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From your post, it seems you misunderstand what Rationalism is.
The idea that reason guides us, or is a good guide. The trouble with that is where does reason come from and how and why. Can reason be unreasonable.

"Reasoning is generally seen as a means to improve knowledge and make better decisions. However, much evidence shows that reasoning often leads to epistemic distortions and poor decisions. This suggests that the function of reasoning should be rethought. Our hypothesis is that the function of reasoning is argumentative. It is to devise and evaluate arguments intended to persuade. Reasoning so conceived is adaptive given the exceptional dependence of humans on communication and their vulnerability to misinformation." Why Do Humans Reason? Arguments for an Argumentative Theory by Hugo Mercier, Dan Sperber :: SSRN
 
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From your post, it seems you misunderstand what Rationalism is.
The idea that reason guides us, or is a good guide. The trouble with that is where does reason come from and how and why. Can reason be unreasonable.

"Reasoning is generally seen as a means to improve knowledge and make better decisions. However, much evidence shows that reasoning often leads to epistemic distortions and poor decisions. This suggests that the function of reasoning should be rethought. Our hypothesis is that the function of reasoning is argumentative. It is to devise and evaluate arguments intended to persuade. Reasoning so conceived is adaptive given the exceptional dependence of humans on communication and their vulnerability to misinformation." Why Do Humans Reason? Arguments for an Argumentative Theory by Hugo Mercier, Dan Sperber :: SSRN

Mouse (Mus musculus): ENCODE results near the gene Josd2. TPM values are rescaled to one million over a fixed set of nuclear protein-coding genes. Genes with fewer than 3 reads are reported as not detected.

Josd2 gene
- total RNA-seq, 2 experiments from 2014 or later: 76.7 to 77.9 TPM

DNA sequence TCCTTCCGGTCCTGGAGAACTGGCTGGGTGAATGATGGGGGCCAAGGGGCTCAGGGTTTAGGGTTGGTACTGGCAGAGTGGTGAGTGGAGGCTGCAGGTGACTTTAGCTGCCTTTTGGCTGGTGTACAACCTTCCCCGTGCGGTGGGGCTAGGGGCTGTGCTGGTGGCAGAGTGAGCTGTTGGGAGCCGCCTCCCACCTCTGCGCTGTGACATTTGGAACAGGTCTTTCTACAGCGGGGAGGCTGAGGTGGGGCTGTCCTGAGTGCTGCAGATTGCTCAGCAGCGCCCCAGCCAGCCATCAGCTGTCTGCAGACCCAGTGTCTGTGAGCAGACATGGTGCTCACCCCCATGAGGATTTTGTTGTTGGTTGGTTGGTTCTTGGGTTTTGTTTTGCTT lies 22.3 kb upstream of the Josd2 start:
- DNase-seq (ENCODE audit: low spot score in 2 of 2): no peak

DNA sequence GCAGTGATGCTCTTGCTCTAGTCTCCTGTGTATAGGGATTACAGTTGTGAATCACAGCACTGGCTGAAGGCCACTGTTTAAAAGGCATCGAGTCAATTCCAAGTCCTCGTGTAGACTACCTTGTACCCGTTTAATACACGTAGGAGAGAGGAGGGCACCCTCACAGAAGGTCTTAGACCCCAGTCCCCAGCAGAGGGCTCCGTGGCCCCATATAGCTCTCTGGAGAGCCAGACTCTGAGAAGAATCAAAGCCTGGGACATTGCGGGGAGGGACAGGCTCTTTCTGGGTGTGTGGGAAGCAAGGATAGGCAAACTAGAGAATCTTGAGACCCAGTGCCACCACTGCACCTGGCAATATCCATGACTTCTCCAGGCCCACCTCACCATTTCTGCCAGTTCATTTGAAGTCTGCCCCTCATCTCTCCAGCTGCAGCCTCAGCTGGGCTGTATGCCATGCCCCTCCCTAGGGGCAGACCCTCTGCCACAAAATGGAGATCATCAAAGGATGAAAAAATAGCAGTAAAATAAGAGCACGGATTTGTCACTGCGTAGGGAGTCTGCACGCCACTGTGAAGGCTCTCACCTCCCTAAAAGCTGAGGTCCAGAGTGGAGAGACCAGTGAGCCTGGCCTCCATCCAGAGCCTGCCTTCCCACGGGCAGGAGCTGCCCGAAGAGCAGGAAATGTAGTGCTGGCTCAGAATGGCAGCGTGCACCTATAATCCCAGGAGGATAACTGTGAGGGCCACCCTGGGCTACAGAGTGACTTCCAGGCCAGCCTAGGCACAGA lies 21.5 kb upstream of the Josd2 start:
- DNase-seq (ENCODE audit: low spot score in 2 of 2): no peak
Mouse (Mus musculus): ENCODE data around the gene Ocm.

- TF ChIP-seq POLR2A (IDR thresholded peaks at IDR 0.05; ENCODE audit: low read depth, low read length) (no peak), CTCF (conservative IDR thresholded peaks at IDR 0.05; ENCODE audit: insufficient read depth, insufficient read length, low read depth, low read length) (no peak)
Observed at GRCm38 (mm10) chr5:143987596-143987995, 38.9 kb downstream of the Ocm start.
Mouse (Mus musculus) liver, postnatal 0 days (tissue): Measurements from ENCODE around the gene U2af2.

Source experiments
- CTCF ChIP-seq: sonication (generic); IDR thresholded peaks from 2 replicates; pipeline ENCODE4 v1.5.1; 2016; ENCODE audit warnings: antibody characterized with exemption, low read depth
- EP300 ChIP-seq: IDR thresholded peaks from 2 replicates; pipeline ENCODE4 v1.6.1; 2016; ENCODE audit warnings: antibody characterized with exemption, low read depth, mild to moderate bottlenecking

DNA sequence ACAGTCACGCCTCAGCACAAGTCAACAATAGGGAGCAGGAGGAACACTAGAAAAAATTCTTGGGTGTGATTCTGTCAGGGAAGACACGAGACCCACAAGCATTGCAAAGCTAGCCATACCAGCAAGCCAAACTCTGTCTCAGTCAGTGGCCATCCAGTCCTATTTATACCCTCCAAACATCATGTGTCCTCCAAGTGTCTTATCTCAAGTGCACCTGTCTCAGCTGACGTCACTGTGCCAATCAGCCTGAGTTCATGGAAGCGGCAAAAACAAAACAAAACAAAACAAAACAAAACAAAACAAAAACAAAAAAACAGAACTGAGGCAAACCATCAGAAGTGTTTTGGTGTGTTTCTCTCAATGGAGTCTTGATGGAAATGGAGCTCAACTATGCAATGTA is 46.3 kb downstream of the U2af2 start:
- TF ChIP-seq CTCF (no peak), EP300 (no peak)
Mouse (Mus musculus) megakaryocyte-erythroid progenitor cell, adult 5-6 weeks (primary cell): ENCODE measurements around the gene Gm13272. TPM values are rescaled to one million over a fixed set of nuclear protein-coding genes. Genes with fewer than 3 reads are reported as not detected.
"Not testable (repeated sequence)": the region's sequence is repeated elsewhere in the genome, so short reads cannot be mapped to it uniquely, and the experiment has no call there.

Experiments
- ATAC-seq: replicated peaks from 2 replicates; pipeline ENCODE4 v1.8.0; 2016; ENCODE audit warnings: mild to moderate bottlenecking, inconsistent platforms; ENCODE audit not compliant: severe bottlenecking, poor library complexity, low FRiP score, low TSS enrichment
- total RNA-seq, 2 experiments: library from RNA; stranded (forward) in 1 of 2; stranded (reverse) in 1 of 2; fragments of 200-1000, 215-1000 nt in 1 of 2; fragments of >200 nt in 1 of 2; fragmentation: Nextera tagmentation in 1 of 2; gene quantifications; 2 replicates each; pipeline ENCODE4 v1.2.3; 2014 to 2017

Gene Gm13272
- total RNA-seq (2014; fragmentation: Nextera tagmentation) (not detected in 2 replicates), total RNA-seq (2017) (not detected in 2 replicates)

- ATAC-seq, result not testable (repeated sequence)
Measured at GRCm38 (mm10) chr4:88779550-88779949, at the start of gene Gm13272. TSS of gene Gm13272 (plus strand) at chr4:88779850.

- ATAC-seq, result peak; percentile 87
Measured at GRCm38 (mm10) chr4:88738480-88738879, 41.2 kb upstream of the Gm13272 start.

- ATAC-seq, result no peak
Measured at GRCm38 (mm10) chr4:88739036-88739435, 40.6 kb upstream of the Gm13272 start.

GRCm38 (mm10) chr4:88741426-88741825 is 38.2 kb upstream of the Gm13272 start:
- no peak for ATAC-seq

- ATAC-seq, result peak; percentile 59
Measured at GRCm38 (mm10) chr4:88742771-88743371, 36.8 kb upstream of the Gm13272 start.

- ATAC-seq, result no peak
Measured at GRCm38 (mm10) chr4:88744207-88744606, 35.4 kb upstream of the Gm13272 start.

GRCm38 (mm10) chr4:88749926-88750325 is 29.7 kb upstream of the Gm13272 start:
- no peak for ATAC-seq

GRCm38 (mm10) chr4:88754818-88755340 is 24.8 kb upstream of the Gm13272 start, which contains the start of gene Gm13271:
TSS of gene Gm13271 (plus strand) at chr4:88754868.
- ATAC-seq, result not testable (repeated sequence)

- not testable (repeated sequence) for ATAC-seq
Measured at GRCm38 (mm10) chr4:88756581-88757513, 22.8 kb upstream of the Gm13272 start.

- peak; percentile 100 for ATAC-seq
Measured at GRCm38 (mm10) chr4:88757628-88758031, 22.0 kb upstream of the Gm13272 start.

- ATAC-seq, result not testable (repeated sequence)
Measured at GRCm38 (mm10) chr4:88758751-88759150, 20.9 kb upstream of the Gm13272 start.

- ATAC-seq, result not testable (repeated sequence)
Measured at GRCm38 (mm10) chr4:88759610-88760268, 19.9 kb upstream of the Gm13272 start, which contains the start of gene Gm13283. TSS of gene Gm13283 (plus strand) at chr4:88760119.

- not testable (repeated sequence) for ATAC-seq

No, you're not getting it. You are misunderstanding the fundamental debate between Rationalism and Empiricism in the context of the Enlightenment.
 

AquaAthena

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Rationalism or Empiricism?


No fence sitting, no third option.
Rationalism. Fear is the mind killer, you must rise above your senses if you are to be human.
Our greatest fears lie in anticipation. Most of the things we fear the worst do not come true, I have found out.
 

RKMBrown

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Rationalism or Empiricism?


No fence sitting, no third option.
Rationalism. Fear is the mind killer, you must rise above your senses if you are to be human.
Our greatest fears lie in anticipation. Most of the things we fear the worst do not come true, I have found out.
Yes, and how we deal with those fears can be rational or reactive based on senses and primal urges ingrained genetically, such as to flea from predators.
 

Flopper

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Rationalism. Society can not grow and prosper without it.